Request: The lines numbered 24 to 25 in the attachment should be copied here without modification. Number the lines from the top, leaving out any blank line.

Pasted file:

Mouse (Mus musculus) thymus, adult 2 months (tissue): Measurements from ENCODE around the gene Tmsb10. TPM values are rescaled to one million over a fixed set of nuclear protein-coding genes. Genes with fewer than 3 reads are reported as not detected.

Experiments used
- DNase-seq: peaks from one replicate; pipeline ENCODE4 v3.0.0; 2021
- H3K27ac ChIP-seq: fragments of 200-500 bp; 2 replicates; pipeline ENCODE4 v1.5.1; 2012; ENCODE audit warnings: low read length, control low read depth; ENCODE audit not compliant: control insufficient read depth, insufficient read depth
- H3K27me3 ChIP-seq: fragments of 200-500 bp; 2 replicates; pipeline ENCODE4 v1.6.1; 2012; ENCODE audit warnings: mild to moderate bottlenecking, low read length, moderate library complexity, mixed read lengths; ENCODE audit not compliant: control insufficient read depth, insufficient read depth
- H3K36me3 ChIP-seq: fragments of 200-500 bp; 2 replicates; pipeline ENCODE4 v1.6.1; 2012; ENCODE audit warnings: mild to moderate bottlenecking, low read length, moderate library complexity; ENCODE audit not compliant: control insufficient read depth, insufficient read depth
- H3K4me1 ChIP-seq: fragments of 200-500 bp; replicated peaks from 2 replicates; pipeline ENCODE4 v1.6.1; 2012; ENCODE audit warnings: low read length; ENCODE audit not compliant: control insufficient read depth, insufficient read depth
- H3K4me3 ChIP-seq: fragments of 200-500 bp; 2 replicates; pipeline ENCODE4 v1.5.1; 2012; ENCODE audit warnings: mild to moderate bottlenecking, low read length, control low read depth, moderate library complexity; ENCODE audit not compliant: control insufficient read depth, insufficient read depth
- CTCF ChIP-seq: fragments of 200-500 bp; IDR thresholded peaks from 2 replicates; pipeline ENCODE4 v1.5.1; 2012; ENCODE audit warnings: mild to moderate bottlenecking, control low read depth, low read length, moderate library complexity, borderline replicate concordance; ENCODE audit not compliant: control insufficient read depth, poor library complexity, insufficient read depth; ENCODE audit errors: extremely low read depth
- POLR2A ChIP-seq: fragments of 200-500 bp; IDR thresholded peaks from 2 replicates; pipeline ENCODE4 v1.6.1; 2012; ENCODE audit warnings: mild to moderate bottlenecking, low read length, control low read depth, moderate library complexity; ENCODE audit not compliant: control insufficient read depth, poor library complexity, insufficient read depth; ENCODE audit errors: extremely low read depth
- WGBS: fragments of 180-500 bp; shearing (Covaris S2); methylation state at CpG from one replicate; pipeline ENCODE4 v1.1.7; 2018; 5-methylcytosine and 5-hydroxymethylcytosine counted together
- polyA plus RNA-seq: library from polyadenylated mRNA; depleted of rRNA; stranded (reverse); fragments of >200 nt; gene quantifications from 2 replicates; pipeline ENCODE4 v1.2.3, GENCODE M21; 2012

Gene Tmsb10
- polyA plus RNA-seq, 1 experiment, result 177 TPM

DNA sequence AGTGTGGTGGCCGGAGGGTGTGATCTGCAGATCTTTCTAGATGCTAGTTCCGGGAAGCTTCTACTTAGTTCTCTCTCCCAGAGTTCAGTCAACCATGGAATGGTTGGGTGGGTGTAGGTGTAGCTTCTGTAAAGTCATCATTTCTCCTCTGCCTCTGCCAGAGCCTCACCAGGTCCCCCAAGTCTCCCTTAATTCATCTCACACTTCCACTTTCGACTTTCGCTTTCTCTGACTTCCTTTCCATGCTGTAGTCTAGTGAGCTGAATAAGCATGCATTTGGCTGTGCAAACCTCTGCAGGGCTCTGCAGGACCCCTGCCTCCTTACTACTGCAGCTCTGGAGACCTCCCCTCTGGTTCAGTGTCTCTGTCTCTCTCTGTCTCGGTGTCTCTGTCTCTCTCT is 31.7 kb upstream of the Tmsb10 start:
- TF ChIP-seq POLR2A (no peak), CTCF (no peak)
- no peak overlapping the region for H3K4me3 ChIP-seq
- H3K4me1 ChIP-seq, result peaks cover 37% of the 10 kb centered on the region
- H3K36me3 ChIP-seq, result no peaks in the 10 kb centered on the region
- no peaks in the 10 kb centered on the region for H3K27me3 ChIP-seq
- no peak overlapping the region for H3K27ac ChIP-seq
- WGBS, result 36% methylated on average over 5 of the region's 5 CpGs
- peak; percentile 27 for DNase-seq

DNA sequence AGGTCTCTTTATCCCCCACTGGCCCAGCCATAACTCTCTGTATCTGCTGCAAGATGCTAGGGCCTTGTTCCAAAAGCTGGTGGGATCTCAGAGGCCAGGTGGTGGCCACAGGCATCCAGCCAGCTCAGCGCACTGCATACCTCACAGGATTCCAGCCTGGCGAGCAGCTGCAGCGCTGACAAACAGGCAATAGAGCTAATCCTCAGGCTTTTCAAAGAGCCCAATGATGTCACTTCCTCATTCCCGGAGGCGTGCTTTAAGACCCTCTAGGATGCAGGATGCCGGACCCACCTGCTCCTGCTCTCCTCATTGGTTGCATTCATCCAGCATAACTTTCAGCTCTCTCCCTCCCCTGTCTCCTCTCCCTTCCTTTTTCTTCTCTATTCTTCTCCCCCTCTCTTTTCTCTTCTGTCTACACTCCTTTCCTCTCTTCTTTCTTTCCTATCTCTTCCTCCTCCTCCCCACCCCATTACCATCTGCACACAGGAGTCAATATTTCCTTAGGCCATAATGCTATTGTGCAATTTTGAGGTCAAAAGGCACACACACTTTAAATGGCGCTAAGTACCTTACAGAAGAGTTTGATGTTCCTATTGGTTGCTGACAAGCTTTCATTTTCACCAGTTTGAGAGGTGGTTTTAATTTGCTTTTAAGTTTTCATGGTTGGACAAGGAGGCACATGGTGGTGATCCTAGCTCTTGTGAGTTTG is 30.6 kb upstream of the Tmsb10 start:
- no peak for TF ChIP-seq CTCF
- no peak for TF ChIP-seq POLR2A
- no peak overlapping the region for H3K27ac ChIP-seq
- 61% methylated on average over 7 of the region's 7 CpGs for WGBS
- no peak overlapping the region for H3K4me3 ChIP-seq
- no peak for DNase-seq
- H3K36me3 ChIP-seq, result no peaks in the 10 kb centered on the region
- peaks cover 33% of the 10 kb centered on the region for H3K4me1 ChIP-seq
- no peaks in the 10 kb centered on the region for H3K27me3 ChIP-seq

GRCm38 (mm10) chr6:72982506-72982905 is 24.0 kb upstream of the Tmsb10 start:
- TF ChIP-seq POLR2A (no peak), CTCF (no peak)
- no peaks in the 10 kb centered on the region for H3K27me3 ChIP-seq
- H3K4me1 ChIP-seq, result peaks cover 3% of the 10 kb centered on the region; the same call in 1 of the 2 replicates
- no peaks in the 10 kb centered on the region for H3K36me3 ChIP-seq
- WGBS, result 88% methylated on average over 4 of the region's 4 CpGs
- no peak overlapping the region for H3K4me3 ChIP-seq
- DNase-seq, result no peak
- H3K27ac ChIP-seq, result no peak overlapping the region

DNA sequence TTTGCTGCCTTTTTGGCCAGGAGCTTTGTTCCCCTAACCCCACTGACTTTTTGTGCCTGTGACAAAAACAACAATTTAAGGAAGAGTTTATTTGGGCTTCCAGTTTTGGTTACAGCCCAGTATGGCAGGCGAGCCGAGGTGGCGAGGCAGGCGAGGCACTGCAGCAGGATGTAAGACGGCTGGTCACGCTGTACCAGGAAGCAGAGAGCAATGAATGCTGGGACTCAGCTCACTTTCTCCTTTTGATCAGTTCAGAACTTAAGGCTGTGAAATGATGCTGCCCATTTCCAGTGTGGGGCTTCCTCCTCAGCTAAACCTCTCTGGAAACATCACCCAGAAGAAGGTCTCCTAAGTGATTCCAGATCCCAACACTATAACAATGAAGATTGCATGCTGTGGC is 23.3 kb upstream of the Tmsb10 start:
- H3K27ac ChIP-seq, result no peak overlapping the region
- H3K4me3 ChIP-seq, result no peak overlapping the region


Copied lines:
DNA sequence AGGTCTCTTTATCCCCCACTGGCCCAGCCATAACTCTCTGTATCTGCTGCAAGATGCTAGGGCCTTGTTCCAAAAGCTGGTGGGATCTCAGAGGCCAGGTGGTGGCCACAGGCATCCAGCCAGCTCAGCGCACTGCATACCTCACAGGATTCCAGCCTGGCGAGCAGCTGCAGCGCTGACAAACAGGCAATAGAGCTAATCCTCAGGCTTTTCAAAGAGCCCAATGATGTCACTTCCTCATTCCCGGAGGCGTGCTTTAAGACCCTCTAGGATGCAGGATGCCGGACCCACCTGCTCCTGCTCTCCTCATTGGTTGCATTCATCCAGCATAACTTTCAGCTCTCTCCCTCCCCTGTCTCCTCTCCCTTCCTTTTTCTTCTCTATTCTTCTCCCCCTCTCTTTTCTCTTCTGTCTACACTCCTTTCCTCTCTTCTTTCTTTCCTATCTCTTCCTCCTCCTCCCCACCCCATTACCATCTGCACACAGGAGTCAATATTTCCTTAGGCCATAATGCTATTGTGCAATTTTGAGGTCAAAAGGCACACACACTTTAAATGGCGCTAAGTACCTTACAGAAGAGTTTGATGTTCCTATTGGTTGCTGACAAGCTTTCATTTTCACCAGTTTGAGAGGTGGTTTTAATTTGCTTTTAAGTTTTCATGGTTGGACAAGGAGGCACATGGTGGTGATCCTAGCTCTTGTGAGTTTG is 30.6 kb upstream of the Tmsb10 start:
- no peak for TF ChIP-seq CTCF